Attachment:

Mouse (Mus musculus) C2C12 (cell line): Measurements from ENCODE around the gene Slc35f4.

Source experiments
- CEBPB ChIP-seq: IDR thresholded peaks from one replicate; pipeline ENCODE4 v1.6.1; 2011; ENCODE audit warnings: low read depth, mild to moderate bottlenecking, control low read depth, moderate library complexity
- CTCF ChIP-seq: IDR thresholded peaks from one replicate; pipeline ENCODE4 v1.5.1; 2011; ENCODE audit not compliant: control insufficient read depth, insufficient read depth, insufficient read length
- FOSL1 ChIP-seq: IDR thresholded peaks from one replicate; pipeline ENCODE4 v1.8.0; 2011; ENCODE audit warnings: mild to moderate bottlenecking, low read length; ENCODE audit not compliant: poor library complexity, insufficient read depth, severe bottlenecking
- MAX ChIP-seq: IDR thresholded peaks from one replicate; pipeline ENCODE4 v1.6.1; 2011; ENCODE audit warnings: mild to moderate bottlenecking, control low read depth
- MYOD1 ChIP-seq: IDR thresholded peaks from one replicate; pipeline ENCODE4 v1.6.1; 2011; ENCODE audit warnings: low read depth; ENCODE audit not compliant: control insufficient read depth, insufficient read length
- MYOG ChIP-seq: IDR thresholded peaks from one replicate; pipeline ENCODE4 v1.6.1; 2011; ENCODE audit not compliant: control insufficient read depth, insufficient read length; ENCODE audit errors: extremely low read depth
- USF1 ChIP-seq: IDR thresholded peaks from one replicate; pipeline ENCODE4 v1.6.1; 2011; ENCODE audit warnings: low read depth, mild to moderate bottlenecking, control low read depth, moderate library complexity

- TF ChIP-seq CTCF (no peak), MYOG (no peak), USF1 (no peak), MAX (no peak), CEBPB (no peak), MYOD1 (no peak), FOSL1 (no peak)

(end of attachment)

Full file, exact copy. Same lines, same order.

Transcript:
Mouse (Mus musculus) C2C12 (cell line): Measurements from ENCODE around the gene Slc35f4.

Source experiments
- CEBPB ChIP-seq: IDR thresholded peaks from one replicate; pipeline ENCODE4 v1.6.1; 2011; ENCODE audit warnings: low read depth, mild to moderate bottlenecking, control low read depth, moderate library complexity
- CTCF ChIP-seq: IDR thresholded peaks from one replicate; pipeline ENCODE4 v1.5.1; 2011; ENCODE audit not compliant: control insufficient read depth, insufficient read depth, insufficient read length
- FOSL1 ChIP-seq: IDR thresholded peaks from one replicate; pipeline ENCODE4 v1.8.0; 2011; ENCODE audit warnings: mild to moderate bottlenecking, low read length; ENCODE audit not compliant: poor library complexity, insufficient read depth, severe bottlenecking
- MAX ChIP-seq: IDR thresholded peaks from one replicate; pipeline ENCODE4 v1.6.1; 2011; ENCODE audit warnings: mild to moderate bottlenecking, control low read depth
- MYOD1 ChIP-seq: IDR thresholded peaks from one replicate; pipeline ENCODE4 v1.6.1; 2011; ENCODE audit warnings: low read depth; ENCODE audit not compliant: control insufficient read depth, insufficient read length
- MYOG ChIP-seq: IDR thresholded peaks from one replicate; pipeline ENCODE4 v1.6.1; 2011; ENCODE audit not compliant: control insufficient read depth, insufficient read length; ENCODE audit errors: extremely low read depth
- USF1 ChIP-seq: IDR thresholded peaks from one replicate; pipeline ENCODE4 v1.6.1; 2011; ENCODE audit warnings: low read depth, mild to moderate bottlenecking, control low read depth, moderate library complexity

- TF ChIP-seq CTCF (no peak), MYOG (no peak), USF1 (no peak), MAX (no peak), CEBPB (no peak), MYOD1 (no peak), FOSL1 (no peak)